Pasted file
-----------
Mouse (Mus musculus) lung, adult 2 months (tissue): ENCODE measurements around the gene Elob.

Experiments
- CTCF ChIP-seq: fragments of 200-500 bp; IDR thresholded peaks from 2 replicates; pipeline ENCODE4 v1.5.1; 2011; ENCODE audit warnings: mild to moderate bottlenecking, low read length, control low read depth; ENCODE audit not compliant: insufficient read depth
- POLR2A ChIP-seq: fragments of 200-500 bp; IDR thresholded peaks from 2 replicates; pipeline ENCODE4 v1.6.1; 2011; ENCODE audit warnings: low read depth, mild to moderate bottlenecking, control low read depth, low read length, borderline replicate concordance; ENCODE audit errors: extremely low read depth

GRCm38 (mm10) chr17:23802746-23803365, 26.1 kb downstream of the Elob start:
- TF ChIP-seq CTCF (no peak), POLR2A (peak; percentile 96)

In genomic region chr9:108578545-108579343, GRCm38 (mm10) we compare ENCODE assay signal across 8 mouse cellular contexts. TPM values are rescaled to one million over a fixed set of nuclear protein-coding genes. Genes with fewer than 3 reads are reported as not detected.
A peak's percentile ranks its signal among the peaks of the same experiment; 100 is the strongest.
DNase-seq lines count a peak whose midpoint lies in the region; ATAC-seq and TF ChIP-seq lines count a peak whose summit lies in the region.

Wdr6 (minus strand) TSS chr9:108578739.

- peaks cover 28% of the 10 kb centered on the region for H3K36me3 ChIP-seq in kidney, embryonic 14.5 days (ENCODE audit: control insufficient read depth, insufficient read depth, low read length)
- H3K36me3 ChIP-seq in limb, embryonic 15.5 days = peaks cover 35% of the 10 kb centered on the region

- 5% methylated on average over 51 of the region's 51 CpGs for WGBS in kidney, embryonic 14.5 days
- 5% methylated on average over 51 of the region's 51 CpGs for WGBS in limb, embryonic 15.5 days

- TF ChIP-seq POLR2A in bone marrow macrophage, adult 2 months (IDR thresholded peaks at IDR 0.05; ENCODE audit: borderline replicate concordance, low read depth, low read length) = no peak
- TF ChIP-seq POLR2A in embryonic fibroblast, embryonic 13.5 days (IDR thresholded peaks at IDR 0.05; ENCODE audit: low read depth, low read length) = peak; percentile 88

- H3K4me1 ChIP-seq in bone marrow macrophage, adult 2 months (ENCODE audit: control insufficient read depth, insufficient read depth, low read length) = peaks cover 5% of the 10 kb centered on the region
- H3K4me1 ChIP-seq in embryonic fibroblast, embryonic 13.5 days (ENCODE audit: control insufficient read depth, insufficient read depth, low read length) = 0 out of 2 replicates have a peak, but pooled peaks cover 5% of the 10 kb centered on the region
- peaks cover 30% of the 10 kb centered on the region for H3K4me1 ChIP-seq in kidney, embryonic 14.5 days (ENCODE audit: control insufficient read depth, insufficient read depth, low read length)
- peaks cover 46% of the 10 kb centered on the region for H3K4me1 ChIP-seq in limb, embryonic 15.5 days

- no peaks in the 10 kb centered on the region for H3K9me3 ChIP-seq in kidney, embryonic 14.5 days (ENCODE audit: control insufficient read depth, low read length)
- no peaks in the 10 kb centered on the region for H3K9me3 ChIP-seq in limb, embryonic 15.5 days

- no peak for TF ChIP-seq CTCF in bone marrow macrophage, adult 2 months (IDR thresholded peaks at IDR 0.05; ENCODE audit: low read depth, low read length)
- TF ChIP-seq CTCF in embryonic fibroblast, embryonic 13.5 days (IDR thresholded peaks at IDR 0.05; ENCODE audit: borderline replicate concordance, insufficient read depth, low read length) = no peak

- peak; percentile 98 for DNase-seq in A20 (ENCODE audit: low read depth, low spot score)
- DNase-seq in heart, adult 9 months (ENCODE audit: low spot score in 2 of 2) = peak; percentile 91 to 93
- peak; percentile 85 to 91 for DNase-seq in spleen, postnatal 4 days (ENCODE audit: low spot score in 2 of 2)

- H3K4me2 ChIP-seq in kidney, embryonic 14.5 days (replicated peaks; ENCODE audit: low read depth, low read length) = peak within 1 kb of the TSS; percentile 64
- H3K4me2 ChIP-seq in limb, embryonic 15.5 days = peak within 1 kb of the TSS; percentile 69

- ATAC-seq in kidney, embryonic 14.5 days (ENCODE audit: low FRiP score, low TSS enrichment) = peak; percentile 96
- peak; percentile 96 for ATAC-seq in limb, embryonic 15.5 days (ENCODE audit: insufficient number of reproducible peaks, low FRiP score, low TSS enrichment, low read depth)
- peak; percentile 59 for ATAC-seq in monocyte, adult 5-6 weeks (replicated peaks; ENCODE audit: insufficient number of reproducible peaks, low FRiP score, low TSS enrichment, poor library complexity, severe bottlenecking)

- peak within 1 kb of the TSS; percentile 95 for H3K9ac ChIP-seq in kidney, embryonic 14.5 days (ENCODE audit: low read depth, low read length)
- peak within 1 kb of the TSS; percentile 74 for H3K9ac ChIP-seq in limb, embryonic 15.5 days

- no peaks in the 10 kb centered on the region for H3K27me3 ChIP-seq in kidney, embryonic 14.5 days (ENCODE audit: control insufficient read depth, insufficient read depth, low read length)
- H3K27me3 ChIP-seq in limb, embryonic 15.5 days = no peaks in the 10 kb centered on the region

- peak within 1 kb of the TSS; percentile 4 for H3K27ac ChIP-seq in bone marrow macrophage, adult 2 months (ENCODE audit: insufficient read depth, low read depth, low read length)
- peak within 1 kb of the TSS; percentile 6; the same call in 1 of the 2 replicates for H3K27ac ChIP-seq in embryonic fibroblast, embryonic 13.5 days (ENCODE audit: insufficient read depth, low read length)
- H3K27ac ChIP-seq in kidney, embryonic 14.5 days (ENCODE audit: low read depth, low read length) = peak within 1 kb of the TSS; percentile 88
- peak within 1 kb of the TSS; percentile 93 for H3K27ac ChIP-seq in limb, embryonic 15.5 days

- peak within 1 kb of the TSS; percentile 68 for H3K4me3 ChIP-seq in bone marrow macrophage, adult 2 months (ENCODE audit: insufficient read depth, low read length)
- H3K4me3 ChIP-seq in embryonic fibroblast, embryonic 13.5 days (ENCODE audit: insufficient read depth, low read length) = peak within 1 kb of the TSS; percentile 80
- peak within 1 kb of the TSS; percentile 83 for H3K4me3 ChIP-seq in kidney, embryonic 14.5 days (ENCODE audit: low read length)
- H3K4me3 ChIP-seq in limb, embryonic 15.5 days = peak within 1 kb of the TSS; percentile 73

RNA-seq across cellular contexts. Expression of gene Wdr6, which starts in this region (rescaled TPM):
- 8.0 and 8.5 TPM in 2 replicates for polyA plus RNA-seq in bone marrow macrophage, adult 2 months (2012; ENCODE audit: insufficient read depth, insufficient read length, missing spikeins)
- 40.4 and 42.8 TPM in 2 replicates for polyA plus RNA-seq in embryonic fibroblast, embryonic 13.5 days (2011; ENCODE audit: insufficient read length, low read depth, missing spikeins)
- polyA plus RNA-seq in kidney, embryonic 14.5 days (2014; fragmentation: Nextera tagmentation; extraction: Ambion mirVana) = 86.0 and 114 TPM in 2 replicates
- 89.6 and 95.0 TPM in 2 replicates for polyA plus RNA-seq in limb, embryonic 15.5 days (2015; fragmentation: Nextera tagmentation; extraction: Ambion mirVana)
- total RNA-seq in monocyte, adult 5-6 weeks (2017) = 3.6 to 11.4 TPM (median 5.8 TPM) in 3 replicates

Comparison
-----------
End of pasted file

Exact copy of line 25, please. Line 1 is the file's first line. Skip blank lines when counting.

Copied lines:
- peak; percentile 98 for DNase-seq in A20 (ENCODE audit: low read depth, low spot score)